Running XenServer at Home? Enable CPU Frequency Scaling to Save Energy

As of version 6.5, XenServer ships with the performance CPU governor selected by default. This governor, or power policy, runs the processor at its maximum frequency 100% of the time, no matter the load.

If you’re running XenServer at home or some other power-conscious environment, enabling Intel SpeedStep/AMD PowerNow! (known as frequency scaling in its brand-agnostic form) can lower processor power consumption by as much as 10-15 watts by throttling the clock speed when idle.

View the Current Governor and Clock Speed

# xenpm get-cpufreq-para
cpu id              : 0
affected_cpus       : 0
cpuinfo frequency   : max [3401000] min [1600000] cur [3401000]
scaling_driver      : acpi-cpufreq
scaling_avail_gov   : userspace performance powersave ondemand
current_governor    : performance
scaling_avail_freq  : *3401000 3400000 3300000 3100000 3000000 2900000 2800000 2600000 2500000 2400000 2200000 2100000 2000000 1900000 1700000 1600000
scaling frequency   : max [3401000] min [1600000] cur [3401000]
turbo mode          : enabled
...

My processor’s nominal clock speed is 3.4 GHz, or 3400000 Hz. The *3401000 figure shown above is Xen’s way of referring to turbo mode, which is 3.9 GHz for this processor. With the performance governor, the CPU is constantly running at 3.4-3.9 GHz, even when idle.

Switch to a Power-Saving Governor

Energy-efficient governors available on XenServer include:

  • ondemand, which dynamically scales the CPU’s clock speed based on the load, and
  • powersave, which caps the CPU at its minimum frequency 100% of the time (i.e. the opposite of the performance governor).

Unless you’re willing to substantially limit performance in favor of power savings, the ondemand governor is generally the way to go.

In the XenServer console, run:

# xenpm set-scaling-governor ondemand

To persist this change so that it sticks across reboots, run:

# /opt/xensource/libexec/xen-cmdline --set-xen cpufreq=xen:ondemand

Verify the New Governor and Clock Speed

# xenpm get-cpufreq-para
cpu id              : 0
affected_cpus       : 0
cpuinfo frequency   : max [3401000] min [1600000] cur [1600000]
scaling_driver      : acpi-cpufreq
scaling_avail_gov   : userspace performance powersave ondemand
current_governor    : ondemand
scaling_avail_freq  : 3401000 3400000 3300000 3100000 3000000 2900000 2800000 2600000 2500000 2400000 2200000 2100000 2000000 1900000 1700000 *1600000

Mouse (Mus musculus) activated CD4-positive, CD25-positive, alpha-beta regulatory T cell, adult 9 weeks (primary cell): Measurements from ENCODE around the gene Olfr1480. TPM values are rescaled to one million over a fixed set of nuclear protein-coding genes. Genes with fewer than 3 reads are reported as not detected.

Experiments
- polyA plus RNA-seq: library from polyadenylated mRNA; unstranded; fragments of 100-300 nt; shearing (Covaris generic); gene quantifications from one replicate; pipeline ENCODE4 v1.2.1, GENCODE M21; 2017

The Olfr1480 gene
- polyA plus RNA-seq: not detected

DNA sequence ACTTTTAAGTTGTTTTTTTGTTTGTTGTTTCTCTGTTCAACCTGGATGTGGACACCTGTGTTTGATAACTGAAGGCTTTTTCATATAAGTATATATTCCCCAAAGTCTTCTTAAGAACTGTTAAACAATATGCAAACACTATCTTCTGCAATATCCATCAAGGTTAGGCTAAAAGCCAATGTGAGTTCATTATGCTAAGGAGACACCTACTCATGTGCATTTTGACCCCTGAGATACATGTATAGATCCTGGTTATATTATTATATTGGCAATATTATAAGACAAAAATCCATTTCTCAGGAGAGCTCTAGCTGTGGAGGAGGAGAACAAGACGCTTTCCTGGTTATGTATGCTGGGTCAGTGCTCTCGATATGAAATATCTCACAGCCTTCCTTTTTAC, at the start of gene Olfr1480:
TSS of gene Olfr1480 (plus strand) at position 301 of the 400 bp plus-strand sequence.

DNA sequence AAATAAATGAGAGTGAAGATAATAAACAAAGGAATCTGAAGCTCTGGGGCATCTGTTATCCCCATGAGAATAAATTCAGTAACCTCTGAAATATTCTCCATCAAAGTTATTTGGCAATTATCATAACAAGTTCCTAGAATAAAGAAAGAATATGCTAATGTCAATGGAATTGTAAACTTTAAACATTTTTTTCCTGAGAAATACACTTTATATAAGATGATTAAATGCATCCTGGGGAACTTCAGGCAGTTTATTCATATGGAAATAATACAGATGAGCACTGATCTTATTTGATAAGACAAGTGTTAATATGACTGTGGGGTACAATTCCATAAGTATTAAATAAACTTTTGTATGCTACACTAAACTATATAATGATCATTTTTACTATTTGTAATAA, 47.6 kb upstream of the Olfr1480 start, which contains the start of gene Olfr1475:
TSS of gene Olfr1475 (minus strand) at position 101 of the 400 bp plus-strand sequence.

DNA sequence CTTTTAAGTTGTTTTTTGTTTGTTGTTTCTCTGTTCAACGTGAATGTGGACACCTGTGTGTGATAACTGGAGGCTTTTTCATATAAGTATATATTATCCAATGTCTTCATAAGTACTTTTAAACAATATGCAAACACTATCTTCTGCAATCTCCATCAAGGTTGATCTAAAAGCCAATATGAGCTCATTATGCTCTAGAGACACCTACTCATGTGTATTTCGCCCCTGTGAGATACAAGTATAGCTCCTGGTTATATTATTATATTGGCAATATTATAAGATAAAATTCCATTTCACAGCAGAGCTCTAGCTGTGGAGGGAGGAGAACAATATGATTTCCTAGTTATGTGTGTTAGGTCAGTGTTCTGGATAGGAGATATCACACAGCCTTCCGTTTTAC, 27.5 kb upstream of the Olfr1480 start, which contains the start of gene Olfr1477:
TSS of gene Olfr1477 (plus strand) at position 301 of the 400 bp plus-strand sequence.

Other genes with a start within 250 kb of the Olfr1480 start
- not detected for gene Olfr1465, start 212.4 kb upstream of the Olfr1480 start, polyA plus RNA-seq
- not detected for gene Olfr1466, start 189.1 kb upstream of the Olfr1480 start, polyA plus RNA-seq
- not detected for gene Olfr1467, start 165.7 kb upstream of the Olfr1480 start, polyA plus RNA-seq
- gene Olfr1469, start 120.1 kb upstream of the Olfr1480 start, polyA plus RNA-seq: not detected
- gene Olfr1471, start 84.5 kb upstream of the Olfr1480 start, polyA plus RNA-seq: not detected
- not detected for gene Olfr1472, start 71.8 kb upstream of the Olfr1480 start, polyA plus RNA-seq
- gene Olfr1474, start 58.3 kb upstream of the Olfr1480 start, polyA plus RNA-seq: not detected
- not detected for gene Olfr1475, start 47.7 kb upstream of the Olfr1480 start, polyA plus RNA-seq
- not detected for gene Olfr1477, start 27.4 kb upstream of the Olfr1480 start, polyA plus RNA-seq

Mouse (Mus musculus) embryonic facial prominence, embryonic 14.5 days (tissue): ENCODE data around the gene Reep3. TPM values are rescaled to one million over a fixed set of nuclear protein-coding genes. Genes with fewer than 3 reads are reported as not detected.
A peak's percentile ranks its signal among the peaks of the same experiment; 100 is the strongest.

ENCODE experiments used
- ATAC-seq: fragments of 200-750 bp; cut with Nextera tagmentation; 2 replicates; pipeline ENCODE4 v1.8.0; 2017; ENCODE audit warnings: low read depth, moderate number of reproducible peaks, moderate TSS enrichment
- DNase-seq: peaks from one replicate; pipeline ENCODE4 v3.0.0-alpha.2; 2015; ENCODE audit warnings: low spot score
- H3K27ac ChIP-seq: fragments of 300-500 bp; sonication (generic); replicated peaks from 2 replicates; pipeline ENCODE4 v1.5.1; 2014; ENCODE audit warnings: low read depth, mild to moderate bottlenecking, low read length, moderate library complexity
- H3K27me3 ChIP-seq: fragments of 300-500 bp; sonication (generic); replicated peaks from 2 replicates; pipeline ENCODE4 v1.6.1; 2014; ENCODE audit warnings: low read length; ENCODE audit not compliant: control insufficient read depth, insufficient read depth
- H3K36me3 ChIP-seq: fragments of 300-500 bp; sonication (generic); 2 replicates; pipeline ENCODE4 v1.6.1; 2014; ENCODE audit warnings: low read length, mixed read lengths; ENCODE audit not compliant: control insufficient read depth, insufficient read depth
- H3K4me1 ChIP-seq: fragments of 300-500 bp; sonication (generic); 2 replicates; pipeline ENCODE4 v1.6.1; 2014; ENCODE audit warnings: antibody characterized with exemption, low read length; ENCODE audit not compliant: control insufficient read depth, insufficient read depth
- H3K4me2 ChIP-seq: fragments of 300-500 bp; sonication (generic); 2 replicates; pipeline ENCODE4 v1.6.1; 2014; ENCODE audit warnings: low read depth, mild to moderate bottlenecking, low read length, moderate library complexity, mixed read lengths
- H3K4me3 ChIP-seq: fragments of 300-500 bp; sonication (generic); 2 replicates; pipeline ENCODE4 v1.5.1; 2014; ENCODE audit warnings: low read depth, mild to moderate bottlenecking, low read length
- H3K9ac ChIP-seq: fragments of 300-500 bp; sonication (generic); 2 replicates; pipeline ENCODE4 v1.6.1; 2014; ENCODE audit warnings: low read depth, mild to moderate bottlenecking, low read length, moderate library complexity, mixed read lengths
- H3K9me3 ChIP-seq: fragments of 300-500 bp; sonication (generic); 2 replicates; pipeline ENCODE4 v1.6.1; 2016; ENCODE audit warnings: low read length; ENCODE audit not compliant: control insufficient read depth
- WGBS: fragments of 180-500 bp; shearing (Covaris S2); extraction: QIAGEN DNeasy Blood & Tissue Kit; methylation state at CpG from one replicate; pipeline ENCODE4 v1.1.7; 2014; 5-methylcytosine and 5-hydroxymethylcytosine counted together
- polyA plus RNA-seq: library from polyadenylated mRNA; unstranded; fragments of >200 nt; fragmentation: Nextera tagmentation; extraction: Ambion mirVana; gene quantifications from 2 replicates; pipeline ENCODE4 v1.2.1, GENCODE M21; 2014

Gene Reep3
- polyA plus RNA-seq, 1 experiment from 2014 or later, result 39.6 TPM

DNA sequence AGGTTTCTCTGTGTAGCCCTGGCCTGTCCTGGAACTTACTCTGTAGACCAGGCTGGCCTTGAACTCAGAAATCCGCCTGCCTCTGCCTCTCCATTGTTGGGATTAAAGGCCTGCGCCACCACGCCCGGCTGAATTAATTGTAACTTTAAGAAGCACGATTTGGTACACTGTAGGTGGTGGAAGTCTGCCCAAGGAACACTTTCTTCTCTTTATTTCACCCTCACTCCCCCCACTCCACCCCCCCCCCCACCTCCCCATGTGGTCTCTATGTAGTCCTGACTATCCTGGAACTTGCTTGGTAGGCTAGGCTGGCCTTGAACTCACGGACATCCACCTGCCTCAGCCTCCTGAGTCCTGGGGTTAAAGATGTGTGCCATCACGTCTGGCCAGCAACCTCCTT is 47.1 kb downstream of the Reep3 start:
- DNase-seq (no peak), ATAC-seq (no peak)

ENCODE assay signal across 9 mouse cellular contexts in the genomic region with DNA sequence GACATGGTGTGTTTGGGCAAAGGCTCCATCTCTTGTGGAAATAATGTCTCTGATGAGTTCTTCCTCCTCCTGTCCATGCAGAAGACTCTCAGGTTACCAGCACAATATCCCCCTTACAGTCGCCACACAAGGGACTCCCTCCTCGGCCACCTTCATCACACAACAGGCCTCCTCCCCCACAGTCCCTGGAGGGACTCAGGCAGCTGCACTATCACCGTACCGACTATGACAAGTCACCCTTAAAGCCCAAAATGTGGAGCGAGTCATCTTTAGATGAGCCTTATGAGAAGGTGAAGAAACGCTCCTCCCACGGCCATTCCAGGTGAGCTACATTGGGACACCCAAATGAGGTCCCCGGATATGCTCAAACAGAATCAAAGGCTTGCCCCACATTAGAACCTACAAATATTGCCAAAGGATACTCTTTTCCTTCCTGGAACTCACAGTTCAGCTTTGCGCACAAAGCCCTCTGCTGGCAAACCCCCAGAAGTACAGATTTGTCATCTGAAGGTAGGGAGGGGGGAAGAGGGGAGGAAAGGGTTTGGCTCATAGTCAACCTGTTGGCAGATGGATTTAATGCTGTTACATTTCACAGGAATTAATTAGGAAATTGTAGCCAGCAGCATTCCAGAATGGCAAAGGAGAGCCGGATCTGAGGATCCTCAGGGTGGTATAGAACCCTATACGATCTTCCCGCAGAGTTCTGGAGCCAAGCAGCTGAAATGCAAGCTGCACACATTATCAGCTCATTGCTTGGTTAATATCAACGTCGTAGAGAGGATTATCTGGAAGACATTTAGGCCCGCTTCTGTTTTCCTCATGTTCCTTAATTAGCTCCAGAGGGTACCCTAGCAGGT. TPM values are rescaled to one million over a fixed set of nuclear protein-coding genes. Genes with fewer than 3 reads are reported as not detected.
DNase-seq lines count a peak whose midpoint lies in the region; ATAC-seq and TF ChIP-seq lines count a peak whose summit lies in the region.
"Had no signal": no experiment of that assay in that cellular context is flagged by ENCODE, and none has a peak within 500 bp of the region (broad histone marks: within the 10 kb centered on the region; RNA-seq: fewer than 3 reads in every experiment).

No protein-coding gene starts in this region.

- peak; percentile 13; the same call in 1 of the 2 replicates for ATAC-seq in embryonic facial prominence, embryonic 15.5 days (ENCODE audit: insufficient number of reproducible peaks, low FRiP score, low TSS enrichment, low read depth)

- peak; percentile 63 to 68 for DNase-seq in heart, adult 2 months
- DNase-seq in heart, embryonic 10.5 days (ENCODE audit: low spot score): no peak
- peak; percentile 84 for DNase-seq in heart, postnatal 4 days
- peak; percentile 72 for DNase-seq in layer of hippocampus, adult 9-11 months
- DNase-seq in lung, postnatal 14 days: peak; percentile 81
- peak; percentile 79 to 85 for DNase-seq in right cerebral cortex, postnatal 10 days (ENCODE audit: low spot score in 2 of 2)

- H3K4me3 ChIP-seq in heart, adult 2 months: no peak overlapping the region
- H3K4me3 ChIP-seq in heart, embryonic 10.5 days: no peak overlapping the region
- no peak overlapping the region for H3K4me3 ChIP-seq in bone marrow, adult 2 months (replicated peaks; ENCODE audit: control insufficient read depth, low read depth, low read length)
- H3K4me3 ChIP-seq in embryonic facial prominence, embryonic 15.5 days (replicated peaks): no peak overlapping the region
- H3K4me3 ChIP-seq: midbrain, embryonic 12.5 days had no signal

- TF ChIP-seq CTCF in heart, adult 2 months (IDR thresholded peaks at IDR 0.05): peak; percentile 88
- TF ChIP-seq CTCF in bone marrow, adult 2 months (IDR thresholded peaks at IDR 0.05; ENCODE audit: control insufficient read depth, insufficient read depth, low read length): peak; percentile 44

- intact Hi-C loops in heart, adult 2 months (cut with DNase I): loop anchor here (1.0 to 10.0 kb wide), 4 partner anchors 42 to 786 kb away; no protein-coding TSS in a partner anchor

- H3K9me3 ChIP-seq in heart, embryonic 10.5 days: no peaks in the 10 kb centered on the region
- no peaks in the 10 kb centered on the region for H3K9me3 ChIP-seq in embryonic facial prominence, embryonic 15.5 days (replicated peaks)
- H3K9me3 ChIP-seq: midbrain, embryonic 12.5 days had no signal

scaling frequency   : max [3401000] min [1600000] cur [1600000]
turbo mode          : enabled
...

And, to see how much time the processor is spending at each clock speed:

# xenpm get-cpufreq-states
cpu id            : 0
total P-states    : 16
usable P-states   : 16
current frequency : 1600 MHz
P0      [3401 MHz]: transition [      150]
                    residency  [     5136 ms]
P1      [3400 MHz]: transition [        4]
                    residency  [       56 ms]
P2      [3300 MHz]: transition [        6]
                    residency  [       53 ms]
P3      [3100 MHz]: transition [        4]
                    residency  [       35 ms]
P4      [3000 MHz]: transition [        4]
                    residency  [       41 ms]
P5      [2900 MHz]: transition [        9]
                    residency  [       65 ms]
P6      [2800 MHz]: transition [        8]
                    residency  [       55 ms]
P7      [2600 MHz]: transition [        1]
                    residency  [       25 ms]
P8      [2500 MHz]: transition [        5]
                    residency  [       34 ms]
P9      [2400 MHz]: transition [        9]
                    residency  [       27 ms]
P10     [2200 MHz]: transition [        5]
                    residency  [       21 ms]
P11     [2100 MHz]: transition [        6]
                    residency  [       41 ms]
P12     [2000 MHz]: transition [        3]
                    residency  [        2 ms]
P13     [1900 MHz]: transition [        9]
                    residency  [       69 ms]
P14     [1700 MHz]: transition [        1]
                    residency  [        0 ms]
*P15    [1600 MHz]: transition [      136]
                    residency  [ 31630237 ms]
...

Further reading:

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